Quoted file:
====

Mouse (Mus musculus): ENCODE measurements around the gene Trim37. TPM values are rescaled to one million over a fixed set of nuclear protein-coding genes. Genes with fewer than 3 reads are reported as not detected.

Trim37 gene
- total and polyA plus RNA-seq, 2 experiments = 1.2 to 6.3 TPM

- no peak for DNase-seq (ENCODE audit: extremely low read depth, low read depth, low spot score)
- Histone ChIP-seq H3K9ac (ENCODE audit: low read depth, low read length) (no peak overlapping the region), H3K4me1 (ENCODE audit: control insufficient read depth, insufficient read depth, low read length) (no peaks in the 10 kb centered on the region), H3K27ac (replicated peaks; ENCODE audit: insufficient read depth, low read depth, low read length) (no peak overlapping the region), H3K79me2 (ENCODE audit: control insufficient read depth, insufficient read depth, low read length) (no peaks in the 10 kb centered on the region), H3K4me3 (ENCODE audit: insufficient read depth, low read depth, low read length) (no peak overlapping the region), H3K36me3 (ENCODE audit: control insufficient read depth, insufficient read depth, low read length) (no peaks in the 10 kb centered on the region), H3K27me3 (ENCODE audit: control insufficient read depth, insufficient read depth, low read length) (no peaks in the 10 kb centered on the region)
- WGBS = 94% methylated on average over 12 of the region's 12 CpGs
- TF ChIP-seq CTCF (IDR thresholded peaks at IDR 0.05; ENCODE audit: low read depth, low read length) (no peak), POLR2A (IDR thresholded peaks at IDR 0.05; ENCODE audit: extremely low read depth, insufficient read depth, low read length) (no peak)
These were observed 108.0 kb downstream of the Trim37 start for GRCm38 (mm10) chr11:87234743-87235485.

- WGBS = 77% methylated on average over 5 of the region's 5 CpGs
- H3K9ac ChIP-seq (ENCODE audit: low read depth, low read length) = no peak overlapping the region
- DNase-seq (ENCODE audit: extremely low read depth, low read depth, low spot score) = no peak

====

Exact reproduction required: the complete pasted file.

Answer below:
Mouse (Mus musculus): ENCODE measurements around the gene Trim37. TPM values are rescaled to one million over a fixed set of nuclear protein-coding genes. Genes with fewer than 3 reads are reported as not detected.

Trim37 gene
- total and polyA plus RNA-seq, 2 experiments = 1.2 to 6.3 TPM

- no peak for DNase-seq (ENCODE audit: extremely low read depth, low read depth, low spot score)
- Histone ChIP-seq H3K9ac (ENCODE audit: low read depth, low read length) (no peak overlapping the region), H3K4me1 (ENCODE audit: control insufficient read depth, insufficient read depth, low read length) (no peaks in the 10 kb centered on the region), H3K27ac (replicated peaks; ENCODE audit: insufficient read depth, low read depth, low read length) (no peak overlapping the region), H3K79me2 (ENCODE audit: control insufficient read depth, insufficient read depth, low read length) (no peaks in the 10 kb centered on the region), H3K4me3 (ENCODE audit: insufficient read depth, low read depth, low read length) (no peak overlapping the region), H3K36me3 (ENCODE audit: control insufficient read depth, insufficient read depth, low read length) (no peaks in the 10 kb centered on the region), H3K27me3 (ENCODE audit: control insufficient read depth, insufficient read depth, low read length) (no peaks in the 10 kb centered on the region)
- WGBS = 94% methylated on average over 12 of the region's 12 CpGs
- TF ChIP-seq CTCF (IDR thresholded peaks at IDR 0.05; ENCODE audit: low read depth, low read length) (no peak), POLR2A (IDR thresholded peaks at IDR 0.05; ENCODE audit: extremely low read depth, insufficient read depth, low read length) (no peak)
These were observed 108.0 kb downstream of the Trim37 start for GRCm38 (mm10) chr11:87234743-87235485.

- WGBS = 77% methylated on average over 5 of the region's 5 CpGs
- H3K9ac ChIP-seq (ENCODE audit: low read depth, low read length) = no peak overlapping the region
- DNase-seq (ENCODE audit: extremely low read depth, low read depth, low spot score) = no peak